• Post Reply Bookmark Topic Watch Topic
  • New Topic
programming forums Java Mobile Certification Databases Caching Books Engineering Micro Controllers OS Languages Paradigms IDEs Build Tools Frameworks Application Servers Open Source This Site Careers Other all forums
this forum made possible by our volunteer staff, including ...
Marshals:
  • Campbell Ritchie
  • Paul Clapham
  • Ron McLeod
  • Bear Bibeault
  • Liutauras Vilda
Sheriffs:
  • Jeanne Boyarsky
  • Tim Cooke
  • Junilu Lacar
Saloon Keepers:
  • Tim Moores
  • Tim Holloway
  • Stephan van Hulst
  • Jj Roberts
  • Carey Brown
Bartenders:
  • salvin francis
  • Frits Walraven
  • Piet Souris

EJB Logging

 
Ranch Hand
Posts: 95
  • Mark post as helpful
  • send pies
    Number of slices to send:
    Optional 'thank-you' note:
  • Quote
  • Report post to moderator
Hello,
Section 24.1.2 of the EJB 2.0 spec states "An
enterprise bean must not use the java.io package to attempt to access files and directories in the file system."
The EJB API does not provide a logging mechanism
similar to the ServletContext.log() methods.
How does one log methods in an EJB (besides
System.out and w/o violating the spec's)?
Thanks.
 
sharp shooter, and author
Posts: 1913
6
  • Mark post as helpful
  • send pies
    Number of slices to send:
    Optional 'thank-you' note:
  • Quote
  • Report post to moderator
A good question, and one that is not easily answered. Accessing files and directories from within an EJB container is possible, although one of the reason why it isn't "allowed" is because you are using the EJB container for the infrastructure rather than the underlying operating system (if you see what I mean). For this reason, trying to access specific files and directories isn't portable.
However, most (all?) application servers don't actually restrict access to the java.io package.
In terms of logging, you'll notice that many people use log4j, which of course under the hood uses the java.io packages. From what I've seen, most people just use log4j (or some other framework) and ignore such restrictions.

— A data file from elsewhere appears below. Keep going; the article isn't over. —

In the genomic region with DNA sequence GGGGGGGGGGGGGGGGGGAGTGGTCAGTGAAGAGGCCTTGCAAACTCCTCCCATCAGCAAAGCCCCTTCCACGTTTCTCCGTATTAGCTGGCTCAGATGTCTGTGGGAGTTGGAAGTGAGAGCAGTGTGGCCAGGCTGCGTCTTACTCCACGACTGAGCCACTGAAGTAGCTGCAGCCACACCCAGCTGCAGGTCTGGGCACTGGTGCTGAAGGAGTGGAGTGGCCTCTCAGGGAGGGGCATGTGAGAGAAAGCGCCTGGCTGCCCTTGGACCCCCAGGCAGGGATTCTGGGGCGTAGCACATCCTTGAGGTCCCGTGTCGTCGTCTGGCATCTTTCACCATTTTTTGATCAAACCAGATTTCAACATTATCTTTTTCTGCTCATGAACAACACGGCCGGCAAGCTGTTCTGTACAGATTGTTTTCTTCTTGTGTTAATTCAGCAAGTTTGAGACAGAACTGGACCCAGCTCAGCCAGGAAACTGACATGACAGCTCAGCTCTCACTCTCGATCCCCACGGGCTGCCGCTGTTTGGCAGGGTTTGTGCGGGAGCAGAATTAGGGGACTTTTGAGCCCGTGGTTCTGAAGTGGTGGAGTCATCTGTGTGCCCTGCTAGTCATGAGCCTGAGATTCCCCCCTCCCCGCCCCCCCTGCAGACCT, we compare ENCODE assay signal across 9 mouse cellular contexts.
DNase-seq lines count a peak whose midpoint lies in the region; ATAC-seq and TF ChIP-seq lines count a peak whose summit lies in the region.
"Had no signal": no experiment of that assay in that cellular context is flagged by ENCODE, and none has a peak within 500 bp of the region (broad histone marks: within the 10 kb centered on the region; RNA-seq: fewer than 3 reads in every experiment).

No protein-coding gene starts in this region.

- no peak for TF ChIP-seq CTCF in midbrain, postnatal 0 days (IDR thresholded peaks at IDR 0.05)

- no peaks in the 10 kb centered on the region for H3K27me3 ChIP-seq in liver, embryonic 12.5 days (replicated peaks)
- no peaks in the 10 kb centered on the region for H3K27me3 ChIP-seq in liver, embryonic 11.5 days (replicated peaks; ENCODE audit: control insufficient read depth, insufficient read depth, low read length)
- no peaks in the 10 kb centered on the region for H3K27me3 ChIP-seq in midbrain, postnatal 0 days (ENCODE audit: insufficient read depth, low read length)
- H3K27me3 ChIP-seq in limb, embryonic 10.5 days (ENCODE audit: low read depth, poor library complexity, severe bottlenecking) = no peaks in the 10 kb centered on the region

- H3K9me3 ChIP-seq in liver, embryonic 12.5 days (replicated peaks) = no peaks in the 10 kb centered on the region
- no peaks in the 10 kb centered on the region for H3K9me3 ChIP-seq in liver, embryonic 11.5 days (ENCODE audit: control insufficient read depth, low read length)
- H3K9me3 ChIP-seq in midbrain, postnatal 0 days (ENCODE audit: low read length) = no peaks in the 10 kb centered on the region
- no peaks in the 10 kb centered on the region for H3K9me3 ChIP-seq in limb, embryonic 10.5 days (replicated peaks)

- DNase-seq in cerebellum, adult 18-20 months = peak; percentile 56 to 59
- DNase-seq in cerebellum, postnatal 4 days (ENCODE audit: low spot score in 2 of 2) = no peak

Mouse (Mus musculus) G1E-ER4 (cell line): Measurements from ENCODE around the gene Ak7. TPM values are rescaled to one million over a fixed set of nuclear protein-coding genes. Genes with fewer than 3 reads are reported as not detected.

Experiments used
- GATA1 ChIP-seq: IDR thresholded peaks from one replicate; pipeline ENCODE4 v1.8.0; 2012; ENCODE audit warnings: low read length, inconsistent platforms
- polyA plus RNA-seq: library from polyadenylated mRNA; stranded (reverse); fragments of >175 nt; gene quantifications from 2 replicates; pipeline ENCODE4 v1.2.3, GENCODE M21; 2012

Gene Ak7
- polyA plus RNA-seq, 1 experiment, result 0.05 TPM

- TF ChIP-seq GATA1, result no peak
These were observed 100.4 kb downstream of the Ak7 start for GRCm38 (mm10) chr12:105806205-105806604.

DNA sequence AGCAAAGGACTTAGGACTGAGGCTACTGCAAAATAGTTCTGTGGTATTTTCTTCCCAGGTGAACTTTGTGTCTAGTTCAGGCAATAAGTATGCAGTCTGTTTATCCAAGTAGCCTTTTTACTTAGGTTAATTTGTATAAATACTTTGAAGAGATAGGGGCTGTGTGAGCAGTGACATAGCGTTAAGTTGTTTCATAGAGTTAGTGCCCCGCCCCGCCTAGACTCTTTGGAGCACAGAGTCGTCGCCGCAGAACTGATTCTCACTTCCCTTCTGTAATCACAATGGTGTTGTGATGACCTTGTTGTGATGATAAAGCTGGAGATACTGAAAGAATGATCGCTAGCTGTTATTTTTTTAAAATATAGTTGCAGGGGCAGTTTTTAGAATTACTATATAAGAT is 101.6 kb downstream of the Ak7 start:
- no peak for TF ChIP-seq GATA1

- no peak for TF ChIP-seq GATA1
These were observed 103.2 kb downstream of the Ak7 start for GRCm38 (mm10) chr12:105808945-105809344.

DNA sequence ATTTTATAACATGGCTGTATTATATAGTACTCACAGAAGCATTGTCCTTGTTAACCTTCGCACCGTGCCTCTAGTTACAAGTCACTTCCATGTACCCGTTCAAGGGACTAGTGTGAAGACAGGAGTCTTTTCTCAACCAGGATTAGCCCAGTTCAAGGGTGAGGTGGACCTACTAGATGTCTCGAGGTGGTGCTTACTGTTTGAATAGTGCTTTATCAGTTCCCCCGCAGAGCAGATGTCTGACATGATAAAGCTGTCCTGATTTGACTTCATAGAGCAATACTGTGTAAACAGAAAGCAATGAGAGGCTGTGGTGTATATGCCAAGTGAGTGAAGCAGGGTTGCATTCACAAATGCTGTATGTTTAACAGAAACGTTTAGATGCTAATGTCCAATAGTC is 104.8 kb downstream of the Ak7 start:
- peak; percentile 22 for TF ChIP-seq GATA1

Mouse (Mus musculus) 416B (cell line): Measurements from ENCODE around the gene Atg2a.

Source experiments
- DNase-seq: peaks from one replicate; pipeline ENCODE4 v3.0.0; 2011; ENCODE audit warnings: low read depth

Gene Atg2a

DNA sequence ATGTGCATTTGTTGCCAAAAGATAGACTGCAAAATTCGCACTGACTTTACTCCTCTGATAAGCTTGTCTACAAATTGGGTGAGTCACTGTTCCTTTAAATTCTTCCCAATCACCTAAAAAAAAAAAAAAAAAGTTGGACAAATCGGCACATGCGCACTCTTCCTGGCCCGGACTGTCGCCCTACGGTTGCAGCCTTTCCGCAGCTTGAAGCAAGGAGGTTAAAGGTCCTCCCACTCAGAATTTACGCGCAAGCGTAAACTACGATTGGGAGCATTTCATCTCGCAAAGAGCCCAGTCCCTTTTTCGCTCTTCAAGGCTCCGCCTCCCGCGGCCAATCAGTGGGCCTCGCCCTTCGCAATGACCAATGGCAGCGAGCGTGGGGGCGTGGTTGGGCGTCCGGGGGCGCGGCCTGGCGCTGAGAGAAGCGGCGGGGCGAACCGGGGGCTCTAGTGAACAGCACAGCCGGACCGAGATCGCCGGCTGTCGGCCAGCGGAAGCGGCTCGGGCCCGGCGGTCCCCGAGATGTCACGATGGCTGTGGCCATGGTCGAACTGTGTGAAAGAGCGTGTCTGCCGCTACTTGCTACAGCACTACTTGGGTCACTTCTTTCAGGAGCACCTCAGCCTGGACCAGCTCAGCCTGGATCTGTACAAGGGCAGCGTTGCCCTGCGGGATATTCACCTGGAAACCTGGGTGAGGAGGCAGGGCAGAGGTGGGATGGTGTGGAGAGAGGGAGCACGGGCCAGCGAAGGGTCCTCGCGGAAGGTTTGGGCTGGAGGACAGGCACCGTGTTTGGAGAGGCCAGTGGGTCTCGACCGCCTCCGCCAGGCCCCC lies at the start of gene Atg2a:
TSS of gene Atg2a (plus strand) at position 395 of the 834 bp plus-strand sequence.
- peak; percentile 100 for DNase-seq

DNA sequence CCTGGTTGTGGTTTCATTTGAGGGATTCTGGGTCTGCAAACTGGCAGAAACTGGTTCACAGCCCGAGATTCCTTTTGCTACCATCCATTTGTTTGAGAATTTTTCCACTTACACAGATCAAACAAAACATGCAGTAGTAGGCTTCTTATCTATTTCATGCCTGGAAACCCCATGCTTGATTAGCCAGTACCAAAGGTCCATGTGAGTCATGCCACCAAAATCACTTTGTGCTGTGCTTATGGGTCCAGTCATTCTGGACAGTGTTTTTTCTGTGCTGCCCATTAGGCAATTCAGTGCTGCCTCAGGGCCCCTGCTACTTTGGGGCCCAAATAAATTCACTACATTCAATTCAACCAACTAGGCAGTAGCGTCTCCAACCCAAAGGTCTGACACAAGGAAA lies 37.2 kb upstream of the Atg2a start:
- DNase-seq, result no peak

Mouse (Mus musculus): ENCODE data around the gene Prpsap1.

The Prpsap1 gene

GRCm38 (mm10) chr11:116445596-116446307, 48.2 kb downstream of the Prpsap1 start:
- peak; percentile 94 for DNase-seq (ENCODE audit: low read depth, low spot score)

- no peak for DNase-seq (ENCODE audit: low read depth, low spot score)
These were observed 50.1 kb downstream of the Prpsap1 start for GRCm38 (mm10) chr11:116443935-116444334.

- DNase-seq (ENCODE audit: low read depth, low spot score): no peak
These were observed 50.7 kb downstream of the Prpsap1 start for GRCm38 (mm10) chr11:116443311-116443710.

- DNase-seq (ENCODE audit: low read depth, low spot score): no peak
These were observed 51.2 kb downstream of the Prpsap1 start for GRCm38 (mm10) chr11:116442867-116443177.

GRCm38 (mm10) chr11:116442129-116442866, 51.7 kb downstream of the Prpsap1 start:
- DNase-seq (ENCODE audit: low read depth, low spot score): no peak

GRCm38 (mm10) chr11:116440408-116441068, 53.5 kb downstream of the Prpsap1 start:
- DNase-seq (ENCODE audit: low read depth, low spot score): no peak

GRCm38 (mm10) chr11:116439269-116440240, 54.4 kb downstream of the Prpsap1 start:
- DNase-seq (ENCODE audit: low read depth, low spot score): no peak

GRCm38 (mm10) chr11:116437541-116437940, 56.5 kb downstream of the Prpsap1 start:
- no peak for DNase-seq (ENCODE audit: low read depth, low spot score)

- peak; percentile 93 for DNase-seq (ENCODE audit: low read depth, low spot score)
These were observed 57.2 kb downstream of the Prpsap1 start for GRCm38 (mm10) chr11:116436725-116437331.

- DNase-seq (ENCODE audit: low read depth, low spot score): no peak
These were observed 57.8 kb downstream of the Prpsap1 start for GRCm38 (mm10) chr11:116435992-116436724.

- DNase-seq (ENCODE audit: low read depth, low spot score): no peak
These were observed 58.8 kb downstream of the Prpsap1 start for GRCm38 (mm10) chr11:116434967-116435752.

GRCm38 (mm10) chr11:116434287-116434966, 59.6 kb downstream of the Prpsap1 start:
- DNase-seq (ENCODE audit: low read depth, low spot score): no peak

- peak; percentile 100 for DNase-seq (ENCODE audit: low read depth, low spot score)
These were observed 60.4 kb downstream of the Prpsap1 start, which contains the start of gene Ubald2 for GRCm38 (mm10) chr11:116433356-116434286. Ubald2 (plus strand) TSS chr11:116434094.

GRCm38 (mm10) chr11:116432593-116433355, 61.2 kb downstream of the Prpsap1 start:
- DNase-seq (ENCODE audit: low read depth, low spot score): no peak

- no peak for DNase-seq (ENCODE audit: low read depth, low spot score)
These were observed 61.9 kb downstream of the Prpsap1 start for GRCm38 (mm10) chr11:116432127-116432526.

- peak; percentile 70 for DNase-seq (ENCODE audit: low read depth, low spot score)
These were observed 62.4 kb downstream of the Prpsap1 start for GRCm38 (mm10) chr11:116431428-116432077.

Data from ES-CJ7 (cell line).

Out of interest, has anybody actually seen an app server in which log4j doesn't work?
Simon
 
Velmurugan Periasamy
Ranch Hand
Posts: 95
  • Mark post as helpful
  • send pies
    Number of slices to send:
    Optional 'thank-you' note:
  • Quote
  • Report post to moderator
Thanks Simon! I really wish something concrete is provided by the specs!
 
Saloon Keeper
Posts: 23045
157
Android Eclipse IDE Tomcat Server Redhat Java Linux
  • Mark post as helpful
  • send pies
    Number of slices to send:
    Optional 'thank-you' note:
  • Quote
  • Report post to moderator
This is definitely an area where you have to trade the "should" nots for "must have"s. Note that Sun doesn't outright ban I/O, but discourages it for reasons of bean portablity and to avoid possible conflicts with activities manmaged by the container.
In real life, I've never stinted at placing System.out.print's in an EJB for development purposes. But for a production EJB, I don't want them - you don't know where that stuff is going to end up or what else it's going to be buried in. If there's a need for production message-display, I use a logging package so that my EJB messages will go to a standard location and be properly prioritized/obscurable.
Another reason for using logging over straight I/O is that a logger has the option to set off alarms, page somebody, and/or do other exotic functions.
 
Hold that thought. Tiny ad:
Building a Better World in your Backyard by Paul Wheaton and Shawn Klassen-Koop
https://coderanch.com/wiki/718759/books/Building-World-Backyard-Paul-Wheaton
reply
    Bookmark Topic Watch Topic
  • New Topic